Well, after this morning’s post, I wasn’t sure what today would bring. I went to an Access Yes parcel I hadn’t hunted. I’d heard from one of my students that there were lots of chukar out there, which I doubted. I was right; not being a chukar hunter he no doubt confused Huns with chukar. And there were lots of Huns out there. Angus pointed one covey, I flushed them and fired once. Angus located and retrieved the one bird I saw fall, but I noticed what looked like another bird squirming on the ground where the first one fell. I hustled up there to find three more. My first four-for-one.
Early in the hunt I approached a little pond with a row of cottonwoods between us and the water. Thinking there might be some ducks there, I slipped some steel in my Benelli. As I neared the water, no ducks in sight. One more step revealed a handful of mallards still in the water ten yards away. They took off and I shot twice and hit both. Angus, who disdains or even fears water, beelined it for the mallard in the middle, swimming, grabbed it, and brought it straight back to me. It was a bird and it was flapping, evaporating his fear. We couldn’t find the second duck. I thought it had sank. On the way back (after a stellar pointing sequence on several Hun coveys), we visited the pond again and Angus found the wounded mallard in the reeds at the far end of the pond and brought it back to me.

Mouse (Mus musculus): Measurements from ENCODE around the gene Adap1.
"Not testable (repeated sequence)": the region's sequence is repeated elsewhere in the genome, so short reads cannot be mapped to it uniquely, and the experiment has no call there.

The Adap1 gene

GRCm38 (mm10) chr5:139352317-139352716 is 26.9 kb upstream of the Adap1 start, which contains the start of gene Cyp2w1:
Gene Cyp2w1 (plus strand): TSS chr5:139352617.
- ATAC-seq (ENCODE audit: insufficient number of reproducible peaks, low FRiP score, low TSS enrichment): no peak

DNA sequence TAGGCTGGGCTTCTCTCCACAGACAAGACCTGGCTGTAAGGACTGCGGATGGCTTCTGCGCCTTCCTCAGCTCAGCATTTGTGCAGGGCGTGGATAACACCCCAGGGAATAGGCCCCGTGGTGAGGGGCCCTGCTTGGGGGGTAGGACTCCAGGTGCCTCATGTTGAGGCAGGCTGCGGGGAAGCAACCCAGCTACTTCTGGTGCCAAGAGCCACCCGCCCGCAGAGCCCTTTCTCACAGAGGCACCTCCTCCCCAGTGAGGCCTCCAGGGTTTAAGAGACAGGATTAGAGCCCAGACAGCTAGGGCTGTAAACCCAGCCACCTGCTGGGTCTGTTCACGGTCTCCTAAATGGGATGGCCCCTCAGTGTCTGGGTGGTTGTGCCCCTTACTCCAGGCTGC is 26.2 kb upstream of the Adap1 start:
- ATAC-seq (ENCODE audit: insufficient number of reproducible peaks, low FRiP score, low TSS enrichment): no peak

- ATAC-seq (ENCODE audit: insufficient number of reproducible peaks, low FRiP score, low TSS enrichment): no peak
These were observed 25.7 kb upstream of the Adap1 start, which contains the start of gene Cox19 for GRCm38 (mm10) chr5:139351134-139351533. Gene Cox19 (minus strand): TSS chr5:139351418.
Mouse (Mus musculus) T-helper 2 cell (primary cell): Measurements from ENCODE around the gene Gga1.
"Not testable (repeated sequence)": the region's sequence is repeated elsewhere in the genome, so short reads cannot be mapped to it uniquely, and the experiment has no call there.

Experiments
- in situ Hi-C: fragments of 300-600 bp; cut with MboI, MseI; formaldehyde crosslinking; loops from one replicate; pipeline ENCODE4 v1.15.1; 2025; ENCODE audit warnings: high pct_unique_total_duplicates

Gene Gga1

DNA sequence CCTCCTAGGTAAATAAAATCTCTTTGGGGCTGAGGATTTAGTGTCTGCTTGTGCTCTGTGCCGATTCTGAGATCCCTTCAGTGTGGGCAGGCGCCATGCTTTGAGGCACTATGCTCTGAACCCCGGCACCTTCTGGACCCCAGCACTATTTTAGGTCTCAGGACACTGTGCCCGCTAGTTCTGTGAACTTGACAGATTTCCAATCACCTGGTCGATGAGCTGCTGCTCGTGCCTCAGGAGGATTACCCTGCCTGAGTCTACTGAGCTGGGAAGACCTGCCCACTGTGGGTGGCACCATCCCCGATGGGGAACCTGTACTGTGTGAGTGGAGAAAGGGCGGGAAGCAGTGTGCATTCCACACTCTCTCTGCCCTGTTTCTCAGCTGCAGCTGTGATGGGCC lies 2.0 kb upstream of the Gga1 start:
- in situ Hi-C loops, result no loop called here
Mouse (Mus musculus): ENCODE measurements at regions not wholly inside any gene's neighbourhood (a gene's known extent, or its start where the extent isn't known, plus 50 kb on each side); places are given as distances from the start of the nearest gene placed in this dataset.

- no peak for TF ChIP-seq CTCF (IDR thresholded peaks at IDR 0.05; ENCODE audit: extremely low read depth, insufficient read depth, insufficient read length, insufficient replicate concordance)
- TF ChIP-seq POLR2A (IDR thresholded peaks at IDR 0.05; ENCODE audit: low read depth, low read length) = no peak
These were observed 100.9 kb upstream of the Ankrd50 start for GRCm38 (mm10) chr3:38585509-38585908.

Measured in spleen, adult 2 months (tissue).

So I bagged 8 birds today, the most killing I’ve done in a long time. I had to look the wounded birds in their eyes as I suffocated them. There’s no pretending. It’s a blessing to get a bird stone cold limp with its eyes glazed over. That hardly every happens (just once today). I’m not used to numbers like this, so it’s weighing on me a bit. But I’ll get over it. Or not.